Makela recognized twice for outstanding research
Bridget Maiellaro, ECE Illinois
- Professor Jonathan Makela recieved the Zeldovich Medal from the Committee on Space Research and the Russian Academy of Sciences.
- Makela also received the International Union of Radio Scientists United States National Committee Henry G. Booker Fellowship.
- Makela's research interests focus on instabilities in the ionosphere.
ECE Assistant Professor Jonathan J Makela was recently honored with two prestigious, international awards for young scientists. The awards recognize his outstanding research of the ionosphere.
"Both awards are designed for young scientists, so they acknowledge the work I’ve already done in my short career," Makela said. "Also, it’s nice to get the feeling that the community I work in thinks I have the potential for a successful career."
The Committee on Space Research and the Russian Academy of Sciences selected Makela to receive the Zeldovich Medal for "Space Studies of the Upper Atmospheres of the Earth and Planets Including Reference Atmospheres." The Zeldovich Medal is granted to scientists under the age of 36 in each of the Committee on Space Research and the Russian Academy of Sciences’ eight scientific commissions every two years. Makela received his medal and certificate at the 37th COSPAR Scientific Assembly, held July 13 through 20, in Montreal.
As organizations that aim to further scientific research, the Committee on Space Research and the Russian Academy of Sciences agree on final candidates for each commission of the Zeldovich Medal, which was established to honor the memory of astrophysicist Yakov B. Zeldovich. The Committee on Space Research, established in 1958, works to promote an international level of scientific research in space, while the Russian Academy of Sciences, a self-governed non-commercial organization, works to advance and promote technology, economics, and culture in Russia.
In addition to the Zeldovich Medal, Makela has also received the International Union of Radio Scientists United States National Committee Henry G. Booker Fellowship. The award, named after the group’s former vice president and honorary president is given triennially to an outstanding young radio scientist in North America.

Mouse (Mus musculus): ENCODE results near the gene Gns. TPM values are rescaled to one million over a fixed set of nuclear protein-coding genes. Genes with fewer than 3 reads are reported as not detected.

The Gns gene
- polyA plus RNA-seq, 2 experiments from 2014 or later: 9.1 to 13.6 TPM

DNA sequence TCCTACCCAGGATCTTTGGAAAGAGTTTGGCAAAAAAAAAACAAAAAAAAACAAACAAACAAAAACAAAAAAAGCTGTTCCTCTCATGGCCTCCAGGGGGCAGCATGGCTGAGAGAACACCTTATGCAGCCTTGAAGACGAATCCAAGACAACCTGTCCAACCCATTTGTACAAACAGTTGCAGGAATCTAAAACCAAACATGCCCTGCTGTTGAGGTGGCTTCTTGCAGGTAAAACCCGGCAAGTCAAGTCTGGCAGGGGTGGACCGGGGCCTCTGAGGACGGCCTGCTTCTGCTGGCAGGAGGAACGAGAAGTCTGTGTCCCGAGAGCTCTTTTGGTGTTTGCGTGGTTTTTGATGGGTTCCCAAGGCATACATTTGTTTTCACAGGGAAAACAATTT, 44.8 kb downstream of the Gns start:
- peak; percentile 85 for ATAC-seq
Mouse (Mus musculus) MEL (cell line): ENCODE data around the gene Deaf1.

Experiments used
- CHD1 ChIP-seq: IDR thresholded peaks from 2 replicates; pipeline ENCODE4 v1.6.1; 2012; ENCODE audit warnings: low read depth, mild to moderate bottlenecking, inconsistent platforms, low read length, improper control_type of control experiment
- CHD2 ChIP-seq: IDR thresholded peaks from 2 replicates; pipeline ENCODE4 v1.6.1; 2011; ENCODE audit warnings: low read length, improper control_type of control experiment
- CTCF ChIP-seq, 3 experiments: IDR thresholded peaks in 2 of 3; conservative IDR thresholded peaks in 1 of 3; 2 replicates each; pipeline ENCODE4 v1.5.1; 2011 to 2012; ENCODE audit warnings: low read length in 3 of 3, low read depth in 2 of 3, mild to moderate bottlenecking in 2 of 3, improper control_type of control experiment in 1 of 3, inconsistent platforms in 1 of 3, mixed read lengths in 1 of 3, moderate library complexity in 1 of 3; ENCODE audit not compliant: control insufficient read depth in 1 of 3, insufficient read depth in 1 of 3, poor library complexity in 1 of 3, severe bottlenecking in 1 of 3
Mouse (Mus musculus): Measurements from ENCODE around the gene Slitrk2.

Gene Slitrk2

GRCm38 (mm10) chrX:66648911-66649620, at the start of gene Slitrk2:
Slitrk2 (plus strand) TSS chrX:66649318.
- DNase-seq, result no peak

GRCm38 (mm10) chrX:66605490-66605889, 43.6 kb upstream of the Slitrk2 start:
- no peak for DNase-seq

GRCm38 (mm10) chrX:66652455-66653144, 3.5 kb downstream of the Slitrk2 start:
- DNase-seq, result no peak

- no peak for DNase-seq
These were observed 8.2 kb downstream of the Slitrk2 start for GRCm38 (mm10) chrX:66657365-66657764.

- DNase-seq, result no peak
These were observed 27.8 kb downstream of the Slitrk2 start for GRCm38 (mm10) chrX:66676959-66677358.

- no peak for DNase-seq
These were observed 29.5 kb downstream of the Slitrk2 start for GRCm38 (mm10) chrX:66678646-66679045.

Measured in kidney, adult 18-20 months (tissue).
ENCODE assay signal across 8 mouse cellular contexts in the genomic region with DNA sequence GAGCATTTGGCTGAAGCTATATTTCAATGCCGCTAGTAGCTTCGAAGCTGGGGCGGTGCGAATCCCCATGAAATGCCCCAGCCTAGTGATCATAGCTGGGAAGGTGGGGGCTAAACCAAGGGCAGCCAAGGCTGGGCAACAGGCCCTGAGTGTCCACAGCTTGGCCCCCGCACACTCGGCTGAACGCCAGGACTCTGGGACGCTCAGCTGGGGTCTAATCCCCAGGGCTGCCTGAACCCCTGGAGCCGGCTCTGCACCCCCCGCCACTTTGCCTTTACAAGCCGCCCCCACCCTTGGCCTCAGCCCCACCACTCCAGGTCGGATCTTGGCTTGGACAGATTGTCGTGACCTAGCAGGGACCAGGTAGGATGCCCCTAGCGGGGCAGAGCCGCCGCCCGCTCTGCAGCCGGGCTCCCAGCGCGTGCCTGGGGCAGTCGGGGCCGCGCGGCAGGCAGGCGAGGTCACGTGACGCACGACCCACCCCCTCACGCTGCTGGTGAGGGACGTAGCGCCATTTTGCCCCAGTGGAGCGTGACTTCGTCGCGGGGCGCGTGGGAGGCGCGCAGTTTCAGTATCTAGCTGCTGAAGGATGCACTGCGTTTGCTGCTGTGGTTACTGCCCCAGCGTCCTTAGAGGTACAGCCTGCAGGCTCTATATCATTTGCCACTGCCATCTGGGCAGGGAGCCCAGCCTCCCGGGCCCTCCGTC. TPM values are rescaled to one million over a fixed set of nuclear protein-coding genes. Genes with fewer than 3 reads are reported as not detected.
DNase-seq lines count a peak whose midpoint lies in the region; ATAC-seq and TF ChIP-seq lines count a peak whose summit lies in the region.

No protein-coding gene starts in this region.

Makela was acknowledged for the award at the International Union of Radio Scientists General Assembly on August 10 in Chicago. However, the International Union of Radio Scientists, a non-governmental and non-profit organization that aims to promote radio science and its applications, will not officially present Makela the award until the National Radio Science Meeting in January 2009.
Makela earned his bachelor’s and PhD from Cornell University’s School of Electrical Engineering in 1999 and 2003, respectively. While there, he served as a teaching assistant fellow and the head cooperative learning trainer at Cornell’s Learning Initiatives for Future Engineers. Upon graduation, Makela became a postdoctoral research associate in the Thermospheric and Ionospheric Research and Applications group at the Naval Research Laboratory in Washington, DC.
In 2004, Makela, whose research interests focus on instabilities in the ionosphere, arrived at the University of Illinois, where he is an assistant professor of ECE as well as an assistant research professor at the Coordinated Science Laboratory. Makela said he was drawn to the University by the excellent remote sensing and space sciences research group and the large ECE department.
"To find a department with seven faculty members in my area, about 20 graduate students and some undergrads is fantastic. We really have a good working relationship within this group," he said. "The amount of support for research and teaching from the department, college and University was a big draw. Also, having the ability to work with the caliber of students in our department made Illinois win out over some other places."
Since his arrival, Makela has taught a variety of upper level engineering courses including ECE 445: Senior Design Project Laboratory, which he taught this summer, and ECE 498: Global Positioning Systems. However, he is hoping to teach some of the lower level courses in the near future, such as ECE 210: Analog Signal Processing.
"I think it would be nice to interact with students while they’re still exploring whether or not electrical and computer engineering is what they want to major in and maybe push them over the hump, showing them why ECE is a great department and career choice," Makela said. "At the same time, for those students who are interested in ECE, it’d be nice to start interacting with them before they start specializing in different subareas."
Makela has been a member of the American Geophysical Union since 2001 and IEEE since 2005. He has contributed to more than 45 publications and has participated in more than 50 presentations at international and domestic conferences. He currently has four additional journal articles in publication as well as three in review. Aside from making advances in his four actively funded projects from the National Science Foundation and other funding organizations, Makela has plans to develop new types of field instruments in the near future.
"One of my interests at this point is trying to go to larger networks of instrumentation than the historical paradigm has been," he said. "We’re trying to make observations of a global system, a system that is from the sun to the earth and everything in between. We really need to have larger networks so we will be able to see not only what the temporal variability is at a single site, but also what the spatial variability and correlations are so that we can better predict and forecast the state of the system as a whole."